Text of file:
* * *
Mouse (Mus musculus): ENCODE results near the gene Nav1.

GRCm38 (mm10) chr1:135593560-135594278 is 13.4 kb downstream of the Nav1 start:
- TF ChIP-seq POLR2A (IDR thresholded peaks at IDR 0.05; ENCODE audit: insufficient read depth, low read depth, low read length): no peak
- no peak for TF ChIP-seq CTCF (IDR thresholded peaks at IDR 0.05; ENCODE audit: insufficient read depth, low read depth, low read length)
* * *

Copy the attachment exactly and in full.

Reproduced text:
Mouse (Mus musculus): ENCODE results near the gene Nav1.

GRCm38 (mm10) chr1:135593560-135594278 is 13.4 kb downstream of the Nav1 start:
- TF ChIP-seq POLR2A (IDR thresholded peaks at IDR 0.05; ENCODE audit: insufficient read depth, low read depth, low read length): no peak
- no peak for TF ChIP-seq CTCF (IDR thresholded peaks at IDR 0.05; ENCODE audit: insufficient read depth, low read depth, low read length)